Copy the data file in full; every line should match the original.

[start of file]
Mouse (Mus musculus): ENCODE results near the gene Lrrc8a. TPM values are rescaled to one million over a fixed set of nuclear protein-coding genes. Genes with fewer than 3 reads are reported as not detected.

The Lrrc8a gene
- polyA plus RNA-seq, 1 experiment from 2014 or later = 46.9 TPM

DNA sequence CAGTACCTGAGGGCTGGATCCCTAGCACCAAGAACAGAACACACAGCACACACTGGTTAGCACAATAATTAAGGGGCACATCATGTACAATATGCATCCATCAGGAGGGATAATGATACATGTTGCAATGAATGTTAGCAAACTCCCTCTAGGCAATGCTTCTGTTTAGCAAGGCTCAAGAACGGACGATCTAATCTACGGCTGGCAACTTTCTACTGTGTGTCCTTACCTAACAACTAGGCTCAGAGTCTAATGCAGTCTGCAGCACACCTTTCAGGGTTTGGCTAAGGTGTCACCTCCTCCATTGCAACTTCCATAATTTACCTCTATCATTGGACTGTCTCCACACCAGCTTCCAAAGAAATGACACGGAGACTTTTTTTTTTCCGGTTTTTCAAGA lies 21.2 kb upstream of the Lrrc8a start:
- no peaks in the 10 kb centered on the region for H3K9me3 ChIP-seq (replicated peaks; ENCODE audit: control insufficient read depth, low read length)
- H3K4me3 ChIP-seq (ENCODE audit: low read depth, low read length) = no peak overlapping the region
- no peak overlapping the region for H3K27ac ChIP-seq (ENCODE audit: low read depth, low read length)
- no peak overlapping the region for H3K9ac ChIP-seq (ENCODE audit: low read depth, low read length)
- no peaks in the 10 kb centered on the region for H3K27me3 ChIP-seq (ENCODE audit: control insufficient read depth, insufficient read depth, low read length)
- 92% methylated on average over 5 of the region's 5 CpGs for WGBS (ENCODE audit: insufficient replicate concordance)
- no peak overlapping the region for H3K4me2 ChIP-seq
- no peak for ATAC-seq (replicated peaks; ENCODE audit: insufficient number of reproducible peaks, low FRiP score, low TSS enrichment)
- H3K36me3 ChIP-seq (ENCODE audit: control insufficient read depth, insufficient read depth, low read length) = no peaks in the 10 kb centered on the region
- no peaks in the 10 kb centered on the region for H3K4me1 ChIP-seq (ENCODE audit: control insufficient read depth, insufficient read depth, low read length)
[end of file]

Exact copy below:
Mouse (Mus musculus): ENCODE results near the gene Lrrc8a. TPM values are rescaled to one million over a fixed set of nuclear protein-coding genes. Genes with fewer than 3 reads are reported as not detected.

The Lrrc8a gene
- polyA plus RNA-seq, 1 experiment from 2014 or later = 46.9 TPM

DNA sequence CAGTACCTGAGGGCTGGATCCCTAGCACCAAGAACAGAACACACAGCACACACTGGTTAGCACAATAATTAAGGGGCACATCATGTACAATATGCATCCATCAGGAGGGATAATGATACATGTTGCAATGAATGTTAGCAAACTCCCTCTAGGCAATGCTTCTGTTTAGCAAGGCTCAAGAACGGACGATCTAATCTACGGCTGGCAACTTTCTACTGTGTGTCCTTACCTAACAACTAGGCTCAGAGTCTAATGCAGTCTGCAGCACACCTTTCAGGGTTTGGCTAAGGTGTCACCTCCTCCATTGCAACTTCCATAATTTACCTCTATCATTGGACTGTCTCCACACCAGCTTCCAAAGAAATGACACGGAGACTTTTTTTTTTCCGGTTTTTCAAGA lies 21.2 kb upstream of the Lrrc8a start:
- no peaks in the 10 kb centered on the region for H3K9me3 ChIP-seq (replicated peaks; ENCODE audit: control insufficient read depth, low read length)
- H3K4me3 ChIP-seq (ENCODE audit: low read depth, low read length) = no peak overlapping the region
- no peak overlapping the region for H3K27ac ChIP-seq (ENCODE audit: low read depth, low read length)
- no peak overlapping the region for H3K9ac ChIP-seq (ENCODE audit: low read depth, low read length)
- no peaks in the 10 kb centered on the region for H3K27me3 ChIP-seq (ENCODE audit: control insufficient read depth, insufficient read depth, low read length)
- 92% methylated on average over 5 of the region's 5 CpGs for WGBS (ENCODE audit: insufficient replicate concordance)
- no peak overlapping the region for H3K4me2 ChIP-seq
- no peak for ATAC-seq (replicated peaks; ENCODE audit: insufficient number of reproducible peaks, low FRiP score, low TSS enrichment)
- H3K36me3 ChIP-seq (ENCODE audit: control insufficient read depth, insufficient read depth, low read length) = no peaks in the 10 kb centered on the region
- no peaks in the 10 kb centered on the region for H3K4me1 ChIP-seq (ENCODE audit: control insufficient read depth, insufficient read depth, low read length)